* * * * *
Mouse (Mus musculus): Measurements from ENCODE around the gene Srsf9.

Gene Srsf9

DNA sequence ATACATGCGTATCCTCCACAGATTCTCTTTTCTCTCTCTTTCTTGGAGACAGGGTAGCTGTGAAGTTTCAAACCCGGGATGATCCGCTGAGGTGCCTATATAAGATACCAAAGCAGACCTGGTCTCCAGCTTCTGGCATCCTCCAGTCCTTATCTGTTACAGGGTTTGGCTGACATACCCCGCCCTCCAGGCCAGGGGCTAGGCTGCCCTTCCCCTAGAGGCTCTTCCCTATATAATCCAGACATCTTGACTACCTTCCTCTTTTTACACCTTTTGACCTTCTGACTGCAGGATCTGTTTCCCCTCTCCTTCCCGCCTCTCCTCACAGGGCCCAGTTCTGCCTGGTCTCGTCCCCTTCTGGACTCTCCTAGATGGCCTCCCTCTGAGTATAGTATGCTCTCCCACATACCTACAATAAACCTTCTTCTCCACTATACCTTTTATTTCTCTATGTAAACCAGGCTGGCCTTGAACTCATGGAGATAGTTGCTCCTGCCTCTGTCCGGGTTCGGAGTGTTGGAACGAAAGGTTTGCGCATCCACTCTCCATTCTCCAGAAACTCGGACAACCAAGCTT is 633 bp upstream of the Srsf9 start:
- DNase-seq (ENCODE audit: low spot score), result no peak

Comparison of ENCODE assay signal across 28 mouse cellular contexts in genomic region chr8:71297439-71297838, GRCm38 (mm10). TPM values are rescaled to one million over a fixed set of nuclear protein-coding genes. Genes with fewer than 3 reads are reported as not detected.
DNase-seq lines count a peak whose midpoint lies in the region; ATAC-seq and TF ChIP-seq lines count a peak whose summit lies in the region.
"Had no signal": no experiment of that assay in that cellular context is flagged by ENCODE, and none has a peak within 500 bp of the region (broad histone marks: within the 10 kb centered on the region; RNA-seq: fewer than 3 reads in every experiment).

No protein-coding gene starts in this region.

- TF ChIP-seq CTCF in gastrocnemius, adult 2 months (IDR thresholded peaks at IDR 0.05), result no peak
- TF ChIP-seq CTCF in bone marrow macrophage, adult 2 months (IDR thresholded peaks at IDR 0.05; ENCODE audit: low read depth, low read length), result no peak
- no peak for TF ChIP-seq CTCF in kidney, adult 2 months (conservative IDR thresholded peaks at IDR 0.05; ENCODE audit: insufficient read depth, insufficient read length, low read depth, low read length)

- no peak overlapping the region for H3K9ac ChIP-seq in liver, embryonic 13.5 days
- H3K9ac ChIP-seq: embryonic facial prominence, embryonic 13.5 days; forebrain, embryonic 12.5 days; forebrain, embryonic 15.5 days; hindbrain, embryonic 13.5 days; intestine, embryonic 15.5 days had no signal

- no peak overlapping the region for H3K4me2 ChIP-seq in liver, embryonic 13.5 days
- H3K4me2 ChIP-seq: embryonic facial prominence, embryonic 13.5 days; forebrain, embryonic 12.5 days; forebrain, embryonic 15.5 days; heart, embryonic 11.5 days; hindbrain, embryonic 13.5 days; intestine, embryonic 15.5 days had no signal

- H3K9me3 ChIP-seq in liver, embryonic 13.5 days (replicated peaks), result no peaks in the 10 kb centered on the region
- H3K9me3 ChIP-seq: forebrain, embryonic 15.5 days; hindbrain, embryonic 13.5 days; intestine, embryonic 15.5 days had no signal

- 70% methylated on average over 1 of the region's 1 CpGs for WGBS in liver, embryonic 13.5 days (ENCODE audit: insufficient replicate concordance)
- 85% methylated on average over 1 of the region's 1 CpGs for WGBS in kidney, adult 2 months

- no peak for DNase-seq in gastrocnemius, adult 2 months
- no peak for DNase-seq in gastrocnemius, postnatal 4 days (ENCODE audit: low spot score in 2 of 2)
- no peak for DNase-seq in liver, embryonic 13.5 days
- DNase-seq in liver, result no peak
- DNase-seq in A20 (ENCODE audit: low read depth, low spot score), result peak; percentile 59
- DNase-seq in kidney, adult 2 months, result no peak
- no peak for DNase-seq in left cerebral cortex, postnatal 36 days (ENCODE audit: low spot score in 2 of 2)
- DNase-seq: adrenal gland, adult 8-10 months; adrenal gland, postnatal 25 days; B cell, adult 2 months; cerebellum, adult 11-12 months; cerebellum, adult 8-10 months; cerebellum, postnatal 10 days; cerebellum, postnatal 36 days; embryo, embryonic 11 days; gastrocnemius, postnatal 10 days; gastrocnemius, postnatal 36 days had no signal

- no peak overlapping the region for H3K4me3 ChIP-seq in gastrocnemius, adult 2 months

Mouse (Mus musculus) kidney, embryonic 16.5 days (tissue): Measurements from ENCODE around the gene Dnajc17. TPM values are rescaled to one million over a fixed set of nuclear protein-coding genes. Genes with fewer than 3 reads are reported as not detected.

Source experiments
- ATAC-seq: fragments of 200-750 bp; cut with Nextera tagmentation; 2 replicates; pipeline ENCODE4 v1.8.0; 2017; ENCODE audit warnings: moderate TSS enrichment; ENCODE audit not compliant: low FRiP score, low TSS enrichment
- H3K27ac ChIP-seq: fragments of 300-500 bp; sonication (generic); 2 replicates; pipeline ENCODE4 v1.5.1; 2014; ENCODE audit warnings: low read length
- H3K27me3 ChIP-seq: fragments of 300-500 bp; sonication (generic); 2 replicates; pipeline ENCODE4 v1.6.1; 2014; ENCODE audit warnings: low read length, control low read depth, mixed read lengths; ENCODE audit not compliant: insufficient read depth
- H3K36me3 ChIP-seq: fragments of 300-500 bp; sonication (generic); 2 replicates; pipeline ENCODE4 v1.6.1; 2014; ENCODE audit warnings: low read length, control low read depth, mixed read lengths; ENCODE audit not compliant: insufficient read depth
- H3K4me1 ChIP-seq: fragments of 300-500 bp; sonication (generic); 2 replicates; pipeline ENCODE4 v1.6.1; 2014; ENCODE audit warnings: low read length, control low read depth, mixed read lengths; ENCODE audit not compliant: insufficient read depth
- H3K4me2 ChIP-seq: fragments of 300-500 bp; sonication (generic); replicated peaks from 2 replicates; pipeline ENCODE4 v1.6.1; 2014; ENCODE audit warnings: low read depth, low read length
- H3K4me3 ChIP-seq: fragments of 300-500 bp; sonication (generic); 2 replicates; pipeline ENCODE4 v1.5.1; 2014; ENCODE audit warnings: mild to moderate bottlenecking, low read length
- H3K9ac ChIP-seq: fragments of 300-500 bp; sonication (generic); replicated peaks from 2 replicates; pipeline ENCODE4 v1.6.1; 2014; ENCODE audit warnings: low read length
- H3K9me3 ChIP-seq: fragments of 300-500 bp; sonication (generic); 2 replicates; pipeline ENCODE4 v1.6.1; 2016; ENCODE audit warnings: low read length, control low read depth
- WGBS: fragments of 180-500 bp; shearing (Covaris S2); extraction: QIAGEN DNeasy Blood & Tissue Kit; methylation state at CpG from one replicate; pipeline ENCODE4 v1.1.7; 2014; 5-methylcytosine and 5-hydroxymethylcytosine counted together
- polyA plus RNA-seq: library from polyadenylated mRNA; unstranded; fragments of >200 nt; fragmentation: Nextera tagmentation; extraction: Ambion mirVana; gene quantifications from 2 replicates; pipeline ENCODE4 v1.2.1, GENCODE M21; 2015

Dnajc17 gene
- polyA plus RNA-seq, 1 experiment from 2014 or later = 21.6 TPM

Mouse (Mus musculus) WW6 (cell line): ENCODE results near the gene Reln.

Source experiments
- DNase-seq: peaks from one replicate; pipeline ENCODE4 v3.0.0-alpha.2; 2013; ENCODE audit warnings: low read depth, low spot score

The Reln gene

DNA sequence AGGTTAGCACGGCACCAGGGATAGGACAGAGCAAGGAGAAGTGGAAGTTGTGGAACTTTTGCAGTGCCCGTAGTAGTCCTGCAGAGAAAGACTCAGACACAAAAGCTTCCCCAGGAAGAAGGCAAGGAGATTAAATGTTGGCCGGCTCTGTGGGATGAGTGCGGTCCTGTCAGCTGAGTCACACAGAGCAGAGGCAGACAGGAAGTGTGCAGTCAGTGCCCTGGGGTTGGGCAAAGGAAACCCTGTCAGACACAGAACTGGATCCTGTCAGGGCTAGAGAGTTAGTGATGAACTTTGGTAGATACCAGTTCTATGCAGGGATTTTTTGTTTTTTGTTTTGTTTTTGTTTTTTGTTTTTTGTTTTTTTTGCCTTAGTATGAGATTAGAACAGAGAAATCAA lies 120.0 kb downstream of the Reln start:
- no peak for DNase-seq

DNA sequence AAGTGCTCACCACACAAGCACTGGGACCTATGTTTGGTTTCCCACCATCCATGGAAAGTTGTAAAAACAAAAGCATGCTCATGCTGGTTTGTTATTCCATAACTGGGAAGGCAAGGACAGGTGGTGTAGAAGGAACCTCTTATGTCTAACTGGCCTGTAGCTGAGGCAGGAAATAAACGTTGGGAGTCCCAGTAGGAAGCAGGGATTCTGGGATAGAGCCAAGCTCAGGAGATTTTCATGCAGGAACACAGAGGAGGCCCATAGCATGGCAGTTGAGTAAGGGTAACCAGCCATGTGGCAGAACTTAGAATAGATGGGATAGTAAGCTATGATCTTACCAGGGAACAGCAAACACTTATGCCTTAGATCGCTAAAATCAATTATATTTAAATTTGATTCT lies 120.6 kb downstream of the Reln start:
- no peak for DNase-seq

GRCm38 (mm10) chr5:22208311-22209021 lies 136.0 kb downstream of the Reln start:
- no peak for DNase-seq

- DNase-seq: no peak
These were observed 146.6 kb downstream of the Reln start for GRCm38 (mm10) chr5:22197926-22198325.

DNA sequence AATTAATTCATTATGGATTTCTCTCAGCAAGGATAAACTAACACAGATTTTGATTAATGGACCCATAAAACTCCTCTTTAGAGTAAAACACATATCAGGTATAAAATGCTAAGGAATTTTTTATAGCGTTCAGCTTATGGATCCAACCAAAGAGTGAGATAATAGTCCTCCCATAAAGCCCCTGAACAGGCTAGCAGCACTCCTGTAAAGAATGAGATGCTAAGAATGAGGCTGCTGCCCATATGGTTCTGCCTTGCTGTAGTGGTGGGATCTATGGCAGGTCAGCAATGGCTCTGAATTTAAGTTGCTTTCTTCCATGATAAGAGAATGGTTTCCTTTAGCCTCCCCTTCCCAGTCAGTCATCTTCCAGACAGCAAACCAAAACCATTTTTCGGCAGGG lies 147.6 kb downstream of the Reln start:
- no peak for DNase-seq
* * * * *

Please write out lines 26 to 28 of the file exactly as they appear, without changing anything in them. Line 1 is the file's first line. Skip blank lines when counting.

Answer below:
- no peak for DNase-seq in left cerebral cortex, postnatal 36 days (ENCODE audit: low spot score in 2 of 2)
- DNase-seq: adrenal gland, adult 8-10 months; adrenal gland, postnatal 25 days; B cell, adult 2 months; cerebellum, adult 11-12 months; cerebellum, adult 8-10 months; cerebellum, postnatal 10 days; cerebellum, postnatal 36 days; embryo, embryonic 11 days; gastrocnemius, postnatal 10 days; gastrocnemius, postnatal 36 days had no signal

- no peak overlapping the region for H3K4me3 ChIP-seq in gastrocnemius, adult 2 months